Review by SDebris
Reviewed: 09/01/00 | Updated: 09/01/00
Fun, but not as good as FF2
Final Fantasy III is one of only two games in the series that never made it to the US, the other being FF2. While many people consider FF3 to be the best game of the original trilogy, I have to say that I was somewhat disappointed since I felt that FF3's story was not as good as the one in FF2. Even so, this game is a classic Japanese rpg, and was the origin of many features that appeared in later Final Fantasy games.
FF3's graphics are quite good for an NES game. Your characters and the magic spells are nicely animated, and the monster portraits look menacing enough. As long as you don't go in expecting graphics beyond the capabilities of the 8 bit Nintendo, outdated visuals won't be an impediment to enjoying the game.
I was pleasantly surprised to find that the music in this game is actually quite decent, because I thought most of the music in the first two games was kind of lame. It works well to set the mood for the game. I would say that FF3's music was a foreshadowing of the excellent soundtracks in the later Final Fantasies.
This is the game's strong point. FF3 contains the first incarnation of the Job System, which allows you to switch your characters' occupations as many times as you wish throughout the course of the game, as opposed to being stuck in one character class for the whole game. The wide variety of jobs to choose, from fighter types such as knights and monks, three different schools of magic, and skills based classes such as thieves and bards, lends a great deal of variety to the game. The best thing about this is that there is no single ''right way'' to play the game. Different people will come up with a variety of effective combinations. However, if you've already played FF5 or FF Tactics, you will easily recognize some flaws in this system that were remedied in the later FF games. Although there are about 30 jobs in all, many are merely ''powered up'' versions of weaker jobs, and there are some character classes that are next to useless. Even so it's still very fun to play this game. Also worth mentioning is that this is the first game in the series to have summoning magic, including Odin, Leviathan, and Bahamut. When you cast the spell, the summoned creature will appear on the screen, cast his magic (defense or attack, depending on what kind of summoner you are using), and is done in a matter of seconds. I brought this up because I was thinking how obnoxious the long summon animations were in FF8. Maybe the series strayed too far from its roots, with too much emphasis on flashy graphics rather than good gameplay? Also note that the difficulty of this game is considerably less than the first two FFs. It still puts up a challenge though, and only the most hardcore players will wish it were tougher.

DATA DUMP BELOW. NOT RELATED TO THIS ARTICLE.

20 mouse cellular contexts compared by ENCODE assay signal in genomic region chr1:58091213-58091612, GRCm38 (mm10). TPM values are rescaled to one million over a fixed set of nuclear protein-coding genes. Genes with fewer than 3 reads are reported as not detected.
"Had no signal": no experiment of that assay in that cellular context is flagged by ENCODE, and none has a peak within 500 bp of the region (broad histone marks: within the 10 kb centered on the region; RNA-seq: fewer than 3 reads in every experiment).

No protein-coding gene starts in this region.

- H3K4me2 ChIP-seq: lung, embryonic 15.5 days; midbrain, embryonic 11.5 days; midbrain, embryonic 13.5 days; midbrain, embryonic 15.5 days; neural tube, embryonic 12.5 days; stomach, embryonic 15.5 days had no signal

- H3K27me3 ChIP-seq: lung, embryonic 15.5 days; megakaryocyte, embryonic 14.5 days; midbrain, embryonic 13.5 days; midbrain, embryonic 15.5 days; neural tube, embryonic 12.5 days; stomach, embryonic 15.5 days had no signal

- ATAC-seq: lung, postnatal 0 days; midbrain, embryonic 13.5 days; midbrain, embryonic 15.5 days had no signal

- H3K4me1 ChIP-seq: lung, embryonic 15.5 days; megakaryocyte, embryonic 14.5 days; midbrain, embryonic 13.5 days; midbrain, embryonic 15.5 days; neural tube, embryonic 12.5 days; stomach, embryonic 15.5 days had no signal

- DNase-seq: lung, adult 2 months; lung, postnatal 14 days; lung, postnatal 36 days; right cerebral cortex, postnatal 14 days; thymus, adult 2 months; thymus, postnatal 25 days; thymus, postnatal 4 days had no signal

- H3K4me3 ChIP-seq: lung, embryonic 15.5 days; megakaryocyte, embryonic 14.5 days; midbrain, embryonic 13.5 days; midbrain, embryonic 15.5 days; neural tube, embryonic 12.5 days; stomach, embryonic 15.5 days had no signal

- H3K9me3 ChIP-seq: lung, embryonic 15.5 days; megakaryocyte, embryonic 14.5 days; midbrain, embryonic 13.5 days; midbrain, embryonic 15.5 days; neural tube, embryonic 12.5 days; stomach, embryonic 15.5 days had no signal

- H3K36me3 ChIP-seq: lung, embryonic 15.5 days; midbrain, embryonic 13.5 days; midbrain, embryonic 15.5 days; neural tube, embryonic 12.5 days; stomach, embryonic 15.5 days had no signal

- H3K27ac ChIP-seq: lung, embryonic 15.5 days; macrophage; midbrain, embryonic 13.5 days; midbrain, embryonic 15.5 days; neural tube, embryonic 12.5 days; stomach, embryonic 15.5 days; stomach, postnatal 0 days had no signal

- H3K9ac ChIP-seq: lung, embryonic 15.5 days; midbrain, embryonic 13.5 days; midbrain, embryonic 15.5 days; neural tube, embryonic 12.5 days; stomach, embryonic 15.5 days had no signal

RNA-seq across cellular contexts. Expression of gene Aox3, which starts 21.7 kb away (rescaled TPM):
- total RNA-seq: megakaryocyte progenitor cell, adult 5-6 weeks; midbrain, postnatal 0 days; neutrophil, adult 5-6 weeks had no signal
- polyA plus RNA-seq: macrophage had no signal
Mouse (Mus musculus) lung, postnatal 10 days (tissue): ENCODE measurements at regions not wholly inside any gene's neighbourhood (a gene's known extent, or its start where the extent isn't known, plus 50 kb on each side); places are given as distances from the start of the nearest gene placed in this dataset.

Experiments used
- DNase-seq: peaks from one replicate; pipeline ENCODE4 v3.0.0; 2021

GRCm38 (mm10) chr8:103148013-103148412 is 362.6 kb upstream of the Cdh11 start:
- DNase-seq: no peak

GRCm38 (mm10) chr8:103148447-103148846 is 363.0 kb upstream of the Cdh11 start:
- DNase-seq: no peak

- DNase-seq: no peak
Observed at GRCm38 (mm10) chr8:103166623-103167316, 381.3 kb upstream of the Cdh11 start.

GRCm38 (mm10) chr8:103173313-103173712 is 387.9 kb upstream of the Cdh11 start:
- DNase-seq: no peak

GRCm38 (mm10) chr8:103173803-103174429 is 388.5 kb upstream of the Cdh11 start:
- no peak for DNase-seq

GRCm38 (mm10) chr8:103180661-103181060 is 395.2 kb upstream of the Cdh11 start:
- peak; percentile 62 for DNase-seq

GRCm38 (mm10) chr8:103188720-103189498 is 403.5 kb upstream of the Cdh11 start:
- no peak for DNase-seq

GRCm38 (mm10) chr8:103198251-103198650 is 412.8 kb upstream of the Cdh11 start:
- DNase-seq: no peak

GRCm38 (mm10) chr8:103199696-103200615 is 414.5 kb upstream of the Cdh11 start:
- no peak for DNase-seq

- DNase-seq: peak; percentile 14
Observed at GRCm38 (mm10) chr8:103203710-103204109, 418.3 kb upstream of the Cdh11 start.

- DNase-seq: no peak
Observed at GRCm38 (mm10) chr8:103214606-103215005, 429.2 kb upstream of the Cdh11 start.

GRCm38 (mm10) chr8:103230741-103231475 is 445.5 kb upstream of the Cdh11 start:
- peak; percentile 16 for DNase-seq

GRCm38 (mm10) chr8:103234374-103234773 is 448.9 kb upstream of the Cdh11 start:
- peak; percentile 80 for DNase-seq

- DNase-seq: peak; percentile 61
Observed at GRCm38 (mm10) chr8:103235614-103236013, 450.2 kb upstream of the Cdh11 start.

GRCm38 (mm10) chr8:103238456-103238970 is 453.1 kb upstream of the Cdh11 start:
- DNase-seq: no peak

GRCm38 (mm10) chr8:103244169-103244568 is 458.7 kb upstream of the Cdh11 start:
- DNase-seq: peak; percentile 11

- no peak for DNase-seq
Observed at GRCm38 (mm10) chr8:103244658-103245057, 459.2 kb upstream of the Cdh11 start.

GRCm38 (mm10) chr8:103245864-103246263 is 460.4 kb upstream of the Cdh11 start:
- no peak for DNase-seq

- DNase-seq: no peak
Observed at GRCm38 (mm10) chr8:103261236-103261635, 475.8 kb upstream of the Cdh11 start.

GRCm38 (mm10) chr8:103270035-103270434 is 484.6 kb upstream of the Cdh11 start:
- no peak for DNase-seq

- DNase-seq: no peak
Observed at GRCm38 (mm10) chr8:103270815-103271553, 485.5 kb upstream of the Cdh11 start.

The game's only weakness, unfortunately, was the story. It's very generic fantasy, complete with orphans who grow up to be heroes, saving princesses and fighting evil wizards, etc. Basically nothing you haven't seen dozens of times already, if you play many rpgs or read many fantasy novels. Also, there is zero characterization for your main characters. You never find out what they think or how they feel. Perhaps the designers felt that to have strong character development would interfere with the dynamic job system. And I know there are rpg purists out there that will say that the personality-less characters actually make FF3 closer to real role playing than most final fantasies, because you can imagine the characters have whatever personality you want them to have and thus ''play the role'' of those characters. Still, since I think that a story needs not only a good plot but also good characters to be interesting, I can't help but feel disappointed, especially since FF2 had a truly excellent story. Its not to say that FF3's story will put you to sleep, just that it could have been better. Also, the moogles appeared for this first time in the game.
Certainly a fun game, and very much worth you time if your a fan of the Final Fantasy series or Japanese rpgs in general, but if you're accustomed to the good stories of most of the other FFs, you may be mildly disappointed with this game, as I was.
Rating: 4.0 - Great
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